BILLY Beaumont has a strong belief in public art - and in the public making public art.

“Community art projects are really important. They’re great for all sorts of different psychological reasons – art therapy - and bringing people back together as part of a community.

“A lot of that has been taken away over the years, that sense of community.

“There doesn’t seem to be much of it compared to when I was a youngster.

“I think the art projects are really good at doing that. It gives people a bit of stress-relief as well. They express themselves – everybody’s got to express themselves at some point.

“I think it’s important to bring a little of that community spirit back – plus with the bonus of being able to express yourself as well, whatever is going on in your mind.

“I think art gives you that release.”

The new mural, called Swindon Then, When and Now, is a case in point.

“Initially I came up with the design, and then thought, ‘Why should this just be about me? There’s an opportunity here for a bit of community painting going on.’ I just wanted to see if anybody would be that interested, because generally people don’t really have much time for art these days because you have to have to stop and stand and look at it!

“I wanted to break these boundaries of us and them as far as being an artist.”

He did indeed break the boundaries; the youngest participant was three and the oldest 73.

Billy drew the outlines of the designs and invited people to add the vibrant colours now on show in Theatre Square.

The artist is originally from Halifax, although he spent much of his early life in Hampshire and has lived in Swindon for 26 years.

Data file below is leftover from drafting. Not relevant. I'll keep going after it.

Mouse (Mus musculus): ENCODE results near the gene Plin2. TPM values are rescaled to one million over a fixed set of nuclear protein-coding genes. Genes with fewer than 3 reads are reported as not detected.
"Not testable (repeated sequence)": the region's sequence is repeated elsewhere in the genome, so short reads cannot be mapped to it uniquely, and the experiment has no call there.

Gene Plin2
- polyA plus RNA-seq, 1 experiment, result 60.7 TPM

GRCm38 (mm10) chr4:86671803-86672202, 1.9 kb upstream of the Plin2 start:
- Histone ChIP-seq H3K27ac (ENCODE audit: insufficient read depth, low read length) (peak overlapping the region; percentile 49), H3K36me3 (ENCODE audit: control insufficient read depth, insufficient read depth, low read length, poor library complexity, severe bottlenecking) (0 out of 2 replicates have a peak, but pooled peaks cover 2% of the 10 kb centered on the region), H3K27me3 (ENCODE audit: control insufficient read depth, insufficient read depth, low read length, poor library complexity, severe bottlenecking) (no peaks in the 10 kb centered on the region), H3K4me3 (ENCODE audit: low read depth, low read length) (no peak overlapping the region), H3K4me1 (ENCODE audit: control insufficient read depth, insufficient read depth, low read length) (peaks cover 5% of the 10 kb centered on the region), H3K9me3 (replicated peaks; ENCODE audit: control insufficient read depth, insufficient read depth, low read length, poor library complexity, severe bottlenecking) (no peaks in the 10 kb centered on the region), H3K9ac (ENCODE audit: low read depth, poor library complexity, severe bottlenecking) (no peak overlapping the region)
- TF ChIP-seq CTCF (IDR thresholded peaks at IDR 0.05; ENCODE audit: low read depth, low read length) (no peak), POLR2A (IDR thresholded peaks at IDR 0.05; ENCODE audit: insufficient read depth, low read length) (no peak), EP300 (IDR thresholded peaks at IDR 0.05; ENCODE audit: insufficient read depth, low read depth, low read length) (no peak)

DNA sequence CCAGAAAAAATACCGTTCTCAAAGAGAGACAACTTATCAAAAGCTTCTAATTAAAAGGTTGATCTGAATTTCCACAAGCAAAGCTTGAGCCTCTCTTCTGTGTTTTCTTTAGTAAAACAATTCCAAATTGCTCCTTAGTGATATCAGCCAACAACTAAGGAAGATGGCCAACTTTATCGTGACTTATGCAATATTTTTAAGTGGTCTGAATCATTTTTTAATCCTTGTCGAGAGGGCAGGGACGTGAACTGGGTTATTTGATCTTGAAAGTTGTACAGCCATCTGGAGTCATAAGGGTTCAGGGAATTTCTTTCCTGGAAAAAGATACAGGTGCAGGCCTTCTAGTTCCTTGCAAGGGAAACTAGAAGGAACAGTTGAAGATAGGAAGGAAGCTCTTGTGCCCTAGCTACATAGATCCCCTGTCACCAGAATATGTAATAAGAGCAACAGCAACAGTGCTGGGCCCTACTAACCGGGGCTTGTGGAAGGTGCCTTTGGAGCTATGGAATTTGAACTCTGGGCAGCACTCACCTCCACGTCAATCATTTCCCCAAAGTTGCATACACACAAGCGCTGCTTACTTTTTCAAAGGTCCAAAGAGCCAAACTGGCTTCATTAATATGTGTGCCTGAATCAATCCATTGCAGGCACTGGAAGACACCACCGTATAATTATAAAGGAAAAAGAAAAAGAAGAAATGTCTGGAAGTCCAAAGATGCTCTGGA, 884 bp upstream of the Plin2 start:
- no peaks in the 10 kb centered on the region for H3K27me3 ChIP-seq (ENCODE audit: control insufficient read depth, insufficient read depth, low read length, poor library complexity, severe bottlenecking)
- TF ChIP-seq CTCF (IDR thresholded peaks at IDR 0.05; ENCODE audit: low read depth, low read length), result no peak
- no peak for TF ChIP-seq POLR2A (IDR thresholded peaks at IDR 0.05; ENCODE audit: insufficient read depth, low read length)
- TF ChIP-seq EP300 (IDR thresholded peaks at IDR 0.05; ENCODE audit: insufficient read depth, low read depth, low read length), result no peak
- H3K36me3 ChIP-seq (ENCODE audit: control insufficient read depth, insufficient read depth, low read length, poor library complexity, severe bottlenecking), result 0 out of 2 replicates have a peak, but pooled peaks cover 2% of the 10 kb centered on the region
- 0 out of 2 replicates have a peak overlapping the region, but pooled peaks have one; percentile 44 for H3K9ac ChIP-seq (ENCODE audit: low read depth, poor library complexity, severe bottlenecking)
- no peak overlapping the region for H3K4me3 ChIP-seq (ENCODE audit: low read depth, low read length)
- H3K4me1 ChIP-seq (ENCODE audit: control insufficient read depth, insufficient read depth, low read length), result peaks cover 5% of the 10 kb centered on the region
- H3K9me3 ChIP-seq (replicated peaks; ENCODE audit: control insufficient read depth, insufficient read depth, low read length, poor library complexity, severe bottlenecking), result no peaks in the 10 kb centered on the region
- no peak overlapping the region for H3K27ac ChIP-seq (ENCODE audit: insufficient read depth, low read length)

He attended art college in Southampton.

“As a child I was always drawing – but nearly all children draw. I had a real eye for copying the cult cartoons of the day, like Wacky Races. I used to put it down in books, which my dad kept and sent to me much later on.

“I’d always kept drawing and creating characters since then. I was working in the print trade for 22 years, so when that career came to an end I thought, ‘Well, I’m going to give this a go. I’m going to take up art as a full time career. So it’s probably been the last 12 or 13 years.”

In addition to commissions and the usual work of a professional artist, Billy provides art therapy as a teacher with a local charity for young people.

“Seeing how it affects the children in the classes, I suddenly realised that that’s what I’d been doing for myself all these years!

“When you’re concentrating on a piece of art and creating from your mindset, or even copying, it takes you away from that usual environment you’re in – inside your mind and outside your mind.

“That really gives them a break from what they’re familiar with.”

A distinctive feature of Billy’s figures is their strikingly large eyes, something which dates from his art school days.

“It was when I went into art training – oh, the amount of times that lecturers said, ‘You haven’t got the eyes, it’s about the eyes.’

“They always kept harping on about the eyes, all the time, and I think, just out of pure frustration, I did them really large and liked it. It was basically, ‘Here’s your eyes, for God’s sake!’

“It was a rebellion against set standards, really. It was me rebelling against the constraint of that training, and I liked it, but if I fitted it with the rest of a realist face it didn’t seem to work; it would just creep people out. So I just then created the character to suit.”

He urges would-be full time artists never to lose sight of their ambitions, but also not to be under any illusions.

“You’ll have your commissions and stuff; you’ve still got deadlines and everything to meet just as if you were still working in a factory or something. It’s the same sort of concept.

“But the difference is that if you choose to be an artist, then I think it’s because it’s something you love to do.”

Billy’s website is